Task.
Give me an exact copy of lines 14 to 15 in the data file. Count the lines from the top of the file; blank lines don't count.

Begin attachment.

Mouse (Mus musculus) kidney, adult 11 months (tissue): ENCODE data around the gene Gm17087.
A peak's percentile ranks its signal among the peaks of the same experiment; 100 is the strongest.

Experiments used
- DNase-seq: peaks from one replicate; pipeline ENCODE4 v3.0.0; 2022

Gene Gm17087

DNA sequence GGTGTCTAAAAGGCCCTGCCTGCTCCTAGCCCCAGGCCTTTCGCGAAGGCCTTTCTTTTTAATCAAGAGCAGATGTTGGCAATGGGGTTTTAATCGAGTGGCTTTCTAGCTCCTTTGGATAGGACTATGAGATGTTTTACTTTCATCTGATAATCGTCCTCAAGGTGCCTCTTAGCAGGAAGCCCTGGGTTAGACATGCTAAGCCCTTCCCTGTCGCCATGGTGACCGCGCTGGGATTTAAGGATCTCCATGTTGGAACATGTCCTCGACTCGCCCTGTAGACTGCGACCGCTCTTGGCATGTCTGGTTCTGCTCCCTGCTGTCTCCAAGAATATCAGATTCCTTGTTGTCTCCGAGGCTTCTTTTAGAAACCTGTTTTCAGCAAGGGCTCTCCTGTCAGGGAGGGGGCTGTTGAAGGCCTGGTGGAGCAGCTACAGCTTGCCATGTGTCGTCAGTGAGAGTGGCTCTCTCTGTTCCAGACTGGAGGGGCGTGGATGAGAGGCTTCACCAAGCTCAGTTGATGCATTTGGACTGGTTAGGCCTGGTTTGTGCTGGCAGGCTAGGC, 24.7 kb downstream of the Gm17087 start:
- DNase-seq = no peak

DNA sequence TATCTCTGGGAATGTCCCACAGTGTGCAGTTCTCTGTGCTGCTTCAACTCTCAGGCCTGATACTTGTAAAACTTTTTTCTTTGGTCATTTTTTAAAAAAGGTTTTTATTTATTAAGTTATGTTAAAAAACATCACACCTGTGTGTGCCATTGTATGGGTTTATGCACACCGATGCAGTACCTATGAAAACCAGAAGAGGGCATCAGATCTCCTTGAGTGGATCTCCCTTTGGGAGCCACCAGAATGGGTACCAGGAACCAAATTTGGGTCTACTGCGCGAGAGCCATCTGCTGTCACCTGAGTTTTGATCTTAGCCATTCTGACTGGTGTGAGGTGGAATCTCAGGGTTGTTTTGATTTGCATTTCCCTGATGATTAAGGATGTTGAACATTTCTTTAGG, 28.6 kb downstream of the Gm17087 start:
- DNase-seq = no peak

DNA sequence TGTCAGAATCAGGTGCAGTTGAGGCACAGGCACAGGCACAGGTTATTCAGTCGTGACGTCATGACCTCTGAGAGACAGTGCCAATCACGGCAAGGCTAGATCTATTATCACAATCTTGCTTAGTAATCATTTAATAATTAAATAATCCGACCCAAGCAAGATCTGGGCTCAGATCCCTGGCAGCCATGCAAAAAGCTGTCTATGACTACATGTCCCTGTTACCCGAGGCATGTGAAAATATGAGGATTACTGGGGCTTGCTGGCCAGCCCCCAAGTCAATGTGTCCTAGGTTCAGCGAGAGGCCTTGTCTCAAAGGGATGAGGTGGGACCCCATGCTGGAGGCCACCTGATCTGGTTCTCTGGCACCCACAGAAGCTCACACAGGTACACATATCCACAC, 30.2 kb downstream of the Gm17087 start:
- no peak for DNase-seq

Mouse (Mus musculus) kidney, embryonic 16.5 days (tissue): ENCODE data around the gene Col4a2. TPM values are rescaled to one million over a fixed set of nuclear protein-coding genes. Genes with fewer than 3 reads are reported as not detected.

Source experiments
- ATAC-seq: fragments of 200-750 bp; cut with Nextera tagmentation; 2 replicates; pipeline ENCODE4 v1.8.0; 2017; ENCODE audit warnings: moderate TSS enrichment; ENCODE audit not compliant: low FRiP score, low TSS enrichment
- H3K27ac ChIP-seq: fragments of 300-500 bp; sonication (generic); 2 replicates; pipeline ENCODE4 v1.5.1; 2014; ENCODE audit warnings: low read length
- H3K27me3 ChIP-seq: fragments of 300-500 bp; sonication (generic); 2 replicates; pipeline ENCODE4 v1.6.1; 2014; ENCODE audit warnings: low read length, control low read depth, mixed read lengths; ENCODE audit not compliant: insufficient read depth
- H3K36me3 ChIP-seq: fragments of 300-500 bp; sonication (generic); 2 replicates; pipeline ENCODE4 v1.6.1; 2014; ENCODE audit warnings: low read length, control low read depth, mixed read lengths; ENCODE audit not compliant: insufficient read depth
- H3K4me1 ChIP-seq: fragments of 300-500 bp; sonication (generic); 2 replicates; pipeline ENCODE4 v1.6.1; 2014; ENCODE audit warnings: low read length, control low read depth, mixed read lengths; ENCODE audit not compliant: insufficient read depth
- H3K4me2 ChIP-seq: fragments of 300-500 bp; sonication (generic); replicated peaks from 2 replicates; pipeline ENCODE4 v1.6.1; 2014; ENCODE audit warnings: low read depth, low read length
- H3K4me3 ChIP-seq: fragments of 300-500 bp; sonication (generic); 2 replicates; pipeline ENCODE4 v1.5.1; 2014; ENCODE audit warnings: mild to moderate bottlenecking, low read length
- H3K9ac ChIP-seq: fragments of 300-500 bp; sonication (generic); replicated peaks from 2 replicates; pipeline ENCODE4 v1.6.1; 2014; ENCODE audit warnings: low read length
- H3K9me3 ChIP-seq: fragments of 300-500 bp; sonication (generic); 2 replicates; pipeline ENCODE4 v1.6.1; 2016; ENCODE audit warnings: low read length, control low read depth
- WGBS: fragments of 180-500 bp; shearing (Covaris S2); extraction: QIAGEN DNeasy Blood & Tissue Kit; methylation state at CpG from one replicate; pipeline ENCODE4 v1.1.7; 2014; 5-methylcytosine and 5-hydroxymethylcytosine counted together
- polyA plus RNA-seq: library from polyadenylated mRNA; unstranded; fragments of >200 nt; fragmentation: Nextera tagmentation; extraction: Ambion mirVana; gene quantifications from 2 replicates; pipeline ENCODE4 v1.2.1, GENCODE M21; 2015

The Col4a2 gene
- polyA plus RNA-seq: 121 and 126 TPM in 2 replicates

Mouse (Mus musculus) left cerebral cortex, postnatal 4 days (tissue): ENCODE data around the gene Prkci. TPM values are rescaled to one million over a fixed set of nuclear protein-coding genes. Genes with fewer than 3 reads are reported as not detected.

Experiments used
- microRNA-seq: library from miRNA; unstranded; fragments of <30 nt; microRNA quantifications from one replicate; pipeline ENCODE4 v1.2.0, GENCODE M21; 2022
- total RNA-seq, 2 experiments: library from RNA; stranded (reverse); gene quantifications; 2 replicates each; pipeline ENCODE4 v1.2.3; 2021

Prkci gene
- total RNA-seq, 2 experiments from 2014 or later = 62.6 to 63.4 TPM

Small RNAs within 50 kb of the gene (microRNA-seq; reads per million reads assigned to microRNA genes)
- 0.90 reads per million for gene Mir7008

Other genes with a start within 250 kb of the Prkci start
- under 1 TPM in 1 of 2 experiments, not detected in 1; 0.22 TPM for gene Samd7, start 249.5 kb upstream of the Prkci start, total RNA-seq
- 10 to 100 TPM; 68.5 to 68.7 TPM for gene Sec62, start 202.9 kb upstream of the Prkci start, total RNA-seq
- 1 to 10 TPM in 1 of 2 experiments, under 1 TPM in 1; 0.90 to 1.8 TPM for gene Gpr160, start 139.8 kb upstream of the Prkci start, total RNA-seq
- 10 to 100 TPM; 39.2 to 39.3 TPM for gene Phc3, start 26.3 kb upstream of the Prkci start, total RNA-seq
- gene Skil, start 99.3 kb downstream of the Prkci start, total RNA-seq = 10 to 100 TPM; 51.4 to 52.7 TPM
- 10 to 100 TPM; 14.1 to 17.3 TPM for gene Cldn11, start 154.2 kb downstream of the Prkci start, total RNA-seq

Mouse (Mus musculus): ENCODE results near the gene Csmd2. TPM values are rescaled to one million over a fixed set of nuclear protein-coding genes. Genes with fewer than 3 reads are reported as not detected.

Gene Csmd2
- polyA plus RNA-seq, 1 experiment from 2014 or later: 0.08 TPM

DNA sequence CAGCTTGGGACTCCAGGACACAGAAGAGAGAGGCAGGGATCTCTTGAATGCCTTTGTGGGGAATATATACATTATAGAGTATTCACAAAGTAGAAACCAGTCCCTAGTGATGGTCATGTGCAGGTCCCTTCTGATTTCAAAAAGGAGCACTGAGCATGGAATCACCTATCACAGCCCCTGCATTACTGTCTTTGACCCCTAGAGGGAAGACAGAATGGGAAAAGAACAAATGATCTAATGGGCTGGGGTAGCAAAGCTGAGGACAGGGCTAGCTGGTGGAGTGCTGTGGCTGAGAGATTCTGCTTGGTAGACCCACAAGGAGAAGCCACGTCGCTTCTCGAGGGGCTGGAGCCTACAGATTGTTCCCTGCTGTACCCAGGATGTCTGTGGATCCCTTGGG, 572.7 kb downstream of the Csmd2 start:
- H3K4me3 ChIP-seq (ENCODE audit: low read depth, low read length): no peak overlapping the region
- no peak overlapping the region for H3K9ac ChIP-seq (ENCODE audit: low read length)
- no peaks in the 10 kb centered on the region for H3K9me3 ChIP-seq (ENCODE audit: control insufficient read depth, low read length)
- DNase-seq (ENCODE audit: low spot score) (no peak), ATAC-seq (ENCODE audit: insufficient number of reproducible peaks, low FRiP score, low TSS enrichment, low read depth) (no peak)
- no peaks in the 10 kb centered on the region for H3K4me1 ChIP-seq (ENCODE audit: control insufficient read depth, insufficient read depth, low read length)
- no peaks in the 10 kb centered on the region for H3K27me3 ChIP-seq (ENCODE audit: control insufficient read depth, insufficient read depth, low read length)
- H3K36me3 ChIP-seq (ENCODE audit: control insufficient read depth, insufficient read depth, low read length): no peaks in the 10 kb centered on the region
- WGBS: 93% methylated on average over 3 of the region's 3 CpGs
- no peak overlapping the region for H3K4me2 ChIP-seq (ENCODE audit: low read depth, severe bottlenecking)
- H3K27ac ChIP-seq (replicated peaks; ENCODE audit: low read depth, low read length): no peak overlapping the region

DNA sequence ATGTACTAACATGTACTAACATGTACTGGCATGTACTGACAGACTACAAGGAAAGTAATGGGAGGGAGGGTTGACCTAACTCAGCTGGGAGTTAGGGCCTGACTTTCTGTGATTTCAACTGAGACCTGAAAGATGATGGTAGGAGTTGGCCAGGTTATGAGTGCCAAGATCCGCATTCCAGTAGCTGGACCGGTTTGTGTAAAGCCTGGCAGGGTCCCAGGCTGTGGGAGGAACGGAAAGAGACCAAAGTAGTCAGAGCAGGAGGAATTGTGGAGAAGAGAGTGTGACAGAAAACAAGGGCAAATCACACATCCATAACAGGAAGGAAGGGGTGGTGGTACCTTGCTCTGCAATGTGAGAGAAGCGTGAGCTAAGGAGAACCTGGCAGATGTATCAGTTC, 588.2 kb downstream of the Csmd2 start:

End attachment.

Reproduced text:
- ATAC-seq: fragments of 200-750 bp; cut with Nextera tagmentation; 2 replicates; pipeline ENCODE4 v1.8.0; 2017; ENCODE audit warnings: moderate TSS enrichment; ENCODE audit not compliant: low FRiP score, low TSS enrichment
- H3K27ac ChIP-seq: fragments of 300-500 bp; sonication (generic); 2 replicates; pipeline ENCODE4 v1.5.1; 2014; ENCODE audit warnings: low read length